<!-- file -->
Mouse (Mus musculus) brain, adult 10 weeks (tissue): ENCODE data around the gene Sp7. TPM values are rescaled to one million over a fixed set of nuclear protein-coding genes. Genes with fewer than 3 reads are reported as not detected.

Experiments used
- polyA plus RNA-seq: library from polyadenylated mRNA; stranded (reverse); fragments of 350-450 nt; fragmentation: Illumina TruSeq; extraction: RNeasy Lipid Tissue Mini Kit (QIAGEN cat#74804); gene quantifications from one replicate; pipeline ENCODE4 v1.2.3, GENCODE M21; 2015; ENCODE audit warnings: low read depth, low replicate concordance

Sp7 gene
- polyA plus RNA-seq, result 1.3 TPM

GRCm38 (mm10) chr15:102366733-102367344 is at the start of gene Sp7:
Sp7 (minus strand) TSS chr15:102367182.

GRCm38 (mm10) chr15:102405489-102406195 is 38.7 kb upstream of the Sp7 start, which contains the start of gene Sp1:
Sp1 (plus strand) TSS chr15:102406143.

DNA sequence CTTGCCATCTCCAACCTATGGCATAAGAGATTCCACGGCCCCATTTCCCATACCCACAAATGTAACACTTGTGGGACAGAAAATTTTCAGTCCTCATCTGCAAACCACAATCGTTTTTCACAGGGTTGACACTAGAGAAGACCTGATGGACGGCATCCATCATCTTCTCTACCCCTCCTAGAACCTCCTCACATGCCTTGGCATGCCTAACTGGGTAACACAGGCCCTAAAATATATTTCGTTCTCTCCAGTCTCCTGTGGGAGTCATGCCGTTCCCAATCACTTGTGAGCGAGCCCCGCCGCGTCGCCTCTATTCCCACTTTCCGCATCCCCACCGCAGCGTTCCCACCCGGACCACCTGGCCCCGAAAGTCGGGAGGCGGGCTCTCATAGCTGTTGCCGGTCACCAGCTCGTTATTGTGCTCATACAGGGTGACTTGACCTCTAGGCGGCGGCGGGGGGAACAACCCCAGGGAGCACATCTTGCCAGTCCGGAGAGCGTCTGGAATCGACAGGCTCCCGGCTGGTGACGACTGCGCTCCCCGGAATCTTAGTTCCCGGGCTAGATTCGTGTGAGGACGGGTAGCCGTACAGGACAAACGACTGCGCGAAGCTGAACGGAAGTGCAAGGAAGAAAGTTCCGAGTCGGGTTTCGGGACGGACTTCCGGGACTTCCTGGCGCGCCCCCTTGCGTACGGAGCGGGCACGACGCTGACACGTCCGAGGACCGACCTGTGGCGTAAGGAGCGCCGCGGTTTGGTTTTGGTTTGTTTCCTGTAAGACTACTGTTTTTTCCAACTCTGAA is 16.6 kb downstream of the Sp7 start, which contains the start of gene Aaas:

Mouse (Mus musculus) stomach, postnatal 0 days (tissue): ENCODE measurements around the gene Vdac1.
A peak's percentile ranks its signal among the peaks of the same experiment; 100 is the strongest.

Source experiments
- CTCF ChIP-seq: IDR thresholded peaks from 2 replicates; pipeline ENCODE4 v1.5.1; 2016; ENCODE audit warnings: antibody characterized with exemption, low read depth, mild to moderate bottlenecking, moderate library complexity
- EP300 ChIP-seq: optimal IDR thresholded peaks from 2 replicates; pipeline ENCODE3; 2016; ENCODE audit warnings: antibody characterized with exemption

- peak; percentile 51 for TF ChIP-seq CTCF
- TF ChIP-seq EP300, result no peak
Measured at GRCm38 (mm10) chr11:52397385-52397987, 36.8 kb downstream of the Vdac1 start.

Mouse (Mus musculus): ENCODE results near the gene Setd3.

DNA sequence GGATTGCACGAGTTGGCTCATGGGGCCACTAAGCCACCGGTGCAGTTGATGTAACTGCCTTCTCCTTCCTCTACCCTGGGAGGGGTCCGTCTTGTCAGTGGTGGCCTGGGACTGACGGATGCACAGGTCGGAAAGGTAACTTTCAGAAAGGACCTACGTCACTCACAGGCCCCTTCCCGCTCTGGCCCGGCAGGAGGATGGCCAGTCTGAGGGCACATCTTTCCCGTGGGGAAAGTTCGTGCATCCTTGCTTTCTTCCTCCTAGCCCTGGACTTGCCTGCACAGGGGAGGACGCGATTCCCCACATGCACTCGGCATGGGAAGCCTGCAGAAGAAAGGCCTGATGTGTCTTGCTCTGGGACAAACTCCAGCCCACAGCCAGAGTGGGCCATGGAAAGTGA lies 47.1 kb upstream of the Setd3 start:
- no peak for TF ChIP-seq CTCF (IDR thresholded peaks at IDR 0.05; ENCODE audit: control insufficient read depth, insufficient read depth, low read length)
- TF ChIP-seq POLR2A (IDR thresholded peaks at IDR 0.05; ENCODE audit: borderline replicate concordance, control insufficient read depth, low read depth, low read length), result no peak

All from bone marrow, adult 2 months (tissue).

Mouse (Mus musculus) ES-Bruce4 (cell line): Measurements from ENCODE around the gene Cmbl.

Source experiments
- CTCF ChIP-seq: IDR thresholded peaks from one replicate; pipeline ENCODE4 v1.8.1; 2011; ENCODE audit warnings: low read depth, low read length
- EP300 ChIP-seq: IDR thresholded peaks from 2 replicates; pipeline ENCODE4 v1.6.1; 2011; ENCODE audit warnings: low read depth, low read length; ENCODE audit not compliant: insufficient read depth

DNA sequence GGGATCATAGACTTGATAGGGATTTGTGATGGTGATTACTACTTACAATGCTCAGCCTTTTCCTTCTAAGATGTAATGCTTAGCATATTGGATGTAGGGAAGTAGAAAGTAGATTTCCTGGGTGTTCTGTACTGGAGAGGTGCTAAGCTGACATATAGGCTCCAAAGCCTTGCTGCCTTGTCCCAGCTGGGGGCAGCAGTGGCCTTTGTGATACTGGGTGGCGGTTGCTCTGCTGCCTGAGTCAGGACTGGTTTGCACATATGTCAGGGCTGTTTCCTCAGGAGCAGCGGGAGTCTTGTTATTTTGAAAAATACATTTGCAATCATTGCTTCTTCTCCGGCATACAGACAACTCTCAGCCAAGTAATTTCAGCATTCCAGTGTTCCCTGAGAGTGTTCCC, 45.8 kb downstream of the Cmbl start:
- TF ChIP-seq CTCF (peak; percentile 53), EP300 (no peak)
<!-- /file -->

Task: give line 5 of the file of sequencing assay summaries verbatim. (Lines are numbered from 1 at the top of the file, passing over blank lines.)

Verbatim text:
- polyA plus RNA-seq, result 1.3 TPM